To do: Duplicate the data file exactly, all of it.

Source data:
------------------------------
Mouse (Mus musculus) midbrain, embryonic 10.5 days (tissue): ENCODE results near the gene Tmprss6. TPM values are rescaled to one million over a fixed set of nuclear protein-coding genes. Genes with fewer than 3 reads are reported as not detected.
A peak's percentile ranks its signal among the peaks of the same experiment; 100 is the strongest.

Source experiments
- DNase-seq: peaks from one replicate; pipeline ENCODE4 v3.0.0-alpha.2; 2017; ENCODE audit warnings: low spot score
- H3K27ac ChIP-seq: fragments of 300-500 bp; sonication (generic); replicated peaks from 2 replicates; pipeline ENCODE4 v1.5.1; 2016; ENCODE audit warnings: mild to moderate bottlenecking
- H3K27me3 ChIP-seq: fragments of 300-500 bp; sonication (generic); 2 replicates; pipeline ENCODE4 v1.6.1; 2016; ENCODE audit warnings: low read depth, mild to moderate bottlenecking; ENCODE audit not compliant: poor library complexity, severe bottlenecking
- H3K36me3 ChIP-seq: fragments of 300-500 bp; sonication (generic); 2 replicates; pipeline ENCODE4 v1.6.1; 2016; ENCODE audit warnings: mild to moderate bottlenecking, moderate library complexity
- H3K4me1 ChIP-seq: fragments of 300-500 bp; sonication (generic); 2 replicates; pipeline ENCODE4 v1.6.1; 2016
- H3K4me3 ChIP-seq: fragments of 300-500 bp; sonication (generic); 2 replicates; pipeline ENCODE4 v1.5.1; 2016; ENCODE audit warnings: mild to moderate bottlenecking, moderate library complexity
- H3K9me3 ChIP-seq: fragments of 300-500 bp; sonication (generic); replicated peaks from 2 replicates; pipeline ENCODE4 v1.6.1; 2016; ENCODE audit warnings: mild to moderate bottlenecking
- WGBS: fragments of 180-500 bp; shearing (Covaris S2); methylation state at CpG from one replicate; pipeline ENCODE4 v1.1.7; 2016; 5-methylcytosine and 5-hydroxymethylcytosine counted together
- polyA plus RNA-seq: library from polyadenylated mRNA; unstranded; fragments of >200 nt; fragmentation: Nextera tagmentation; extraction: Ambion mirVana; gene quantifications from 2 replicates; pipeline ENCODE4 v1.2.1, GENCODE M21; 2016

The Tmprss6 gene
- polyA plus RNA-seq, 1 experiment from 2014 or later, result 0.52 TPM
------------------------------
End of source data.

Mouse (Mus musculus) midbrain, embryonic 10.5 days (tissue): ENCODE results near the gene Tmprss6. TPM values are rescaled to one million over a fixed set of nuclear protein-coding genes. Genes with fewer than 3 reads are reported as not detected.
A peak's percentile ranks its signal among the peaks of the same experiment; 100 is the strongest.

Source experiments
- DNase-seq: peaks from one replicate; pipeline ENCODE4 v3.0.0-alpha.2; 2017; ENCODE audit warnings: low spot score
- H3K27ac ChIP-seq: fragments of 300-500 bp; sonication (generic); replicated peaks from 2 replicates; pipeline ENCODE4 v1.5.1; 2016; ENCODE audit warnings: mild to moderate bottlenecking
- H3K27me3 ChIP-seq: fragments of 300-500 bp; sonication (generic); 2 replicates; pipeline ENCODE4 v1.6.1; 2016; ENCODE audit warnings: low read depth, mild to moderate bottlenecking; ENCODE audit not compliant: poor library complexity, severe bottlenecking
- H3K36me3 ChIP-seq: fragments of 300-500 bp; sonication (generic); 2 replicates; pipeline ENCODE4 v1.6.1; 2016; ENCODE audit warnings: mild to moderate bottlenecking, moderate library complexity
- H3K4me1 ChIP-seq: fragments of 300-500 bp; sonication (generic); 2 replicates; pipeline ENCODE4 v1.6.1; 2016
- H3K4me3 ChIP-seq: fragments of 300-500 bp; sonication (generic); 2 replicates; pipeline ENCODE4 v1.5.1; 2016; ENCODE audit warnings: mild to moderate bottlenecking, moderate library complexity
- H3K9me3 ChIP-seq: fragments of 300-500 bp; sonication (generic); replicated peaks from 2 replicates; pipeline ENCODE4 v1.6.1; 2016; ENCODE audit warnings: mild to moderate bottlenecking
- WGBS: fragments of 180-500 bp; shearing (Covaris S2); methylation state at CpG from one replicate; pipeline ENCODE4 v1.1.7; 2016; 5-methylcytosine and 5-hydroxymethylcytosine counted together
- polyA plus RNA-seq: library from polyadenylated mRNA; unstranded; fragments of >200 nt; fragmentation: Nextera tagmentation; extraction: Ambion mirVana; gene quantifications from 2 replicates; pipeline ENCODE4 v1.2.1, GENCODE M21; 2016

The Tmprss6 gene
- polyA plus RNA-seq, 1 experiment from 2014 or later, result 0.52 TPM